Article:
More than two-thirds of major housing developments currently going to appeal are being approved, new figures have revealed
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Statistics released by planning consultancy Turley show successful appeals at public inquiry have leapt by 50 per cent since the introduction of the National Planning Policy Framework (NPPF) in 2012.
Comparing the number of applications made in the two years before the introduction of the NPPF with those two years after, the consultancy discovered that the approval rate at public inquiry had risen from 38 per cent to 57 per cent for appeals. The number of appeals upheld at inquiry for major housing developments – schemes with more than 10 homes – had also risen from 58 per cent to 67 per cent.
A spokesman for Turley said: ‘Our research suggests that the NPPF and the principles upon which it is based have not had the impact on local authority decision-making anticipated by the government.’
Robert Adam, director of Adam Architecture, said: ‘People are putting in applications knowing they are getting a refusal simply as a means of getting their proposal in front of an inspectorate.’
‘We are dealing with developers who are simply hiring researchers to find out which councils do not have a local plan and applying for a development, as the [threshold] for winning an appeal against these councils has become quite low,’ he adds.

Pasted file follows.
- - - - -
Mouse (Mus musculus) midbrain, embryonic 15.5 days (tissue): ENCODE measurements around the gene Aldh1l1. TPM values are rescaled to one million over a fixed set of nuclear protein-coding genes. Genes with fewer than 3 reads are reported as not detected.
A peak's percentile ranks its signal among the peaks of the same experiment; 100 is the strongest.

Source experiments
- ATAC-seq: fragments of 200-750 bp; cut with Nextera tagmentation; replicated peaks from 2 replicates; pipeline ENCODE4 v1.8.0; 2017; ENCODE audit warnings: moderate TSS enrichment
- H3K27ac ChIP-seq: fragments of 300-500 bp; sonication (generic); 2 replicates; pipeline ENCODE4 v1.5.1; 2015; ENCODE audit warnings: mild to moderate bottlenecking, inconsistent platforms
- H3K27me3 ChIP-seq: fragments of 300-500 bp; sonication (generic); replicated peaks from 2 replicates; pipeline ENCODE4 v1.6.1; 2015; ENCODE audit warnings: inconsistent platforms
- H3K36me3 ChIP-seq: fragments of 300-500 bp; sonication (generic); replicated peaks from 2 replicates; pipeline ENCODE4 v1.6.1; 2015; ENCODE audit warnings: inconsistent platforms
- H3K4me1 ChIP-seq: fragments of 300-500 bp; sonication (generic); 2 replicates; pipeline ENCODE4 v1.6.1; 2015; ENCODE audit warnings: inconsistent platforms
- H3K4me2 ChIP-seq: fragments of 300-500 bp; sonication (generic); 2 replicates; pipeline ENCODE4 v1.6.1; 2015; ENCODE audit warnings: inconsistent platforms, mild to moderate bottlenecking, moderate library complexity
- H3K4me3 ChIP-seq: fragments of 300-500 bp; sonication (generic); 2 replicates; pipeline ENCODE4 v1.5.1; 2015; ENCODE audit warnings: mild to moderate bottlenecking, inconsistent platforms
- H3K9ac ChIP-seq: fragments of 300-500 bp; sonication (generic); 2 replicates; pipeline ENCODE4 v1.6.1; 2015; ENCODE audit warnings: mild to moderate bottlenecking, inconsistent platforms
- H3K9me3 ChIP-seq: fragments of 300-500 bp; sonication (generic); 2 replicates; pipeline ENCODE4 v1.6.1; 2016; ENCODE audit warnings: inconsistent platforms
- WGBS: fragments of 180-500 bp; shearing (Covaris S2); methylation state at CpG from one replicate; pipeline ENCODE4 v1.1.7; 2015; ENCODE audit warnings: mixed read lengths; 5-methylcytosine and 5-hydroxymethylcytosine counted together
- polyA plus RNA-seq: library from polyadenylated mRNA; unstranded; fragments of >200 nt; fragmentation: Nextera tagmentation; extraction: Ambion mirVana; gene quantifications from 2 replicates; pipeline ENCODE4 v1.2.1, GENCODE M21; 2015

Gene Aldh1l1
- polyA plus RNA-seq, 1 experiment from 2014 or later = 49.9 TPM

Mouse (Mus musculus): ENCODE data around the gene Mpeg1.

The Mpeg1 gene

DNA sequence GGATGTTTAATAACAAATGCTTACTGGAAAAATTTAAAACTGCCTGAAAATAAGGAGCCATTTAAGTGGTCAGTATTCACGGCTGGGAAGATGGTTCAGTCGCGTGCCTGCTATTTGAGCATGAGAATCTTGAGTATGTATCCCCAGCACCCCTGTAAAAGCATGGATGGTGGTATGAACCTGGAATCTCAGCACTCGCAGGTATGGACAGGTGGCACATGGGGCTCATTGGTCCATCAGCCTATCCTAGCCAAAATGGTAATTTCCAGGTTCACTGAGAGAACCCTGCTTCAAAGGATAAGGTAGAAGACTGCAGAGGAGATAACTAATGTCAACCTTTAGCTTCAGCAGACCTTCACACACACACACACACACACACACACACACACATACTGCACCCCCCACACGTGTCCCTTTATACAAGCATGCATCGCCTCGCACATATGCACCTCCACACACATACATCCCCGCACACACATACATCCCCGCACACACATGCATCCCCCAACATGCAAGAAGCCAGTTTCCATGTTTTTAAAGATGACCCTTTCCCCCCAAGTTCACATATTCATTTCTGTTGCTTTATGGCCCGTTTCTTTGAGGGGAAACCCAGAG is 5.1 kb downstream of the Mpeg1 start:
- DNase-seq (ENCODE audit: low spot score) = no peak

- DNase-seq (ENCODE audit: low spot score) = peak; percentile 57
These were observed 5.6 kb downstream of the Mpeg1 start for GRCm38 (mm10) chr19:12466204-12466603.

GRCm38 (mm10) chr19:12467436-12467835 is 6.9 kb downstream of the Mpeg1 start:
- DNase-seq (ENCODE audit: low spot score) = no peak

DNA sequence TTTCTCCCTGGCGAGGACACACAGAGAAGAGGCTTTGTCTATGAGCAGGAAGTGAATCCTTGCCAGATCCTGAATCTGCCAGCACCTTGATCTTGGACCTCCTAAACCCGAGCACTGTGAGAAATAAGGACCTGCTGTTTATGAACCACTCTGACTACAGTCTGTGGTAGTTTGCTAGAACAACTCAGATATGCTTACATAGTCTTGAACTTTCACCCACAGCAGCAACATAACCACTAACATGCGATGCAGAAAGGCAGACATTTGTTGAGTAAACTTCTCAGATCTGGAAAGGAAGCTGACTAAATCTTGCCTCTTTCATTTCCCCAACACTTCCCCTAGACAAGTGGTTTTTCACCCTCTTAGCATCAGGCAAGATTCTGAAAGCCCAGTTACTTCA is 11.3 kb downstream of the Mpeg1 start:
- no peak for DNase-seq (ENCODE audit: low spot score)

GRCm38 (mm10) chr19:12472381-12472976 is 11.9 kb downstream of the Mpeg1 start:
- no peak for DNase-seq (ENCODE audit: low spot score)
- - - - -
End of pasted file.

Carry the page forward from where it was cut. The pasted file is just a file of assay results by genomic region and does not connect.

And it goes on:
He added: ‘Local authorities that have not got their local plans fixed are in trouble.’
Leigh Brooks, director of BWP Architects, agreed. He said: ‘We tell our clients never to withdraw an application for a development as, until a council refuses it, it isn’t in writing and so you cannot appeal against it. Even if a council tell us it is likely to refuse an application, we will still go ahead. ’
Ruth Reed, RIBA past president and chairwoman of the RIBA Planning Group, said the NPPF had placed a burden on local authorities that they cannot deliver on.
She said: ‘With only one in seven local authorities having an adopted local plan in accordance with the NPPF, there is a gap in local policy. Planning by appeal cannot be good for anyone.’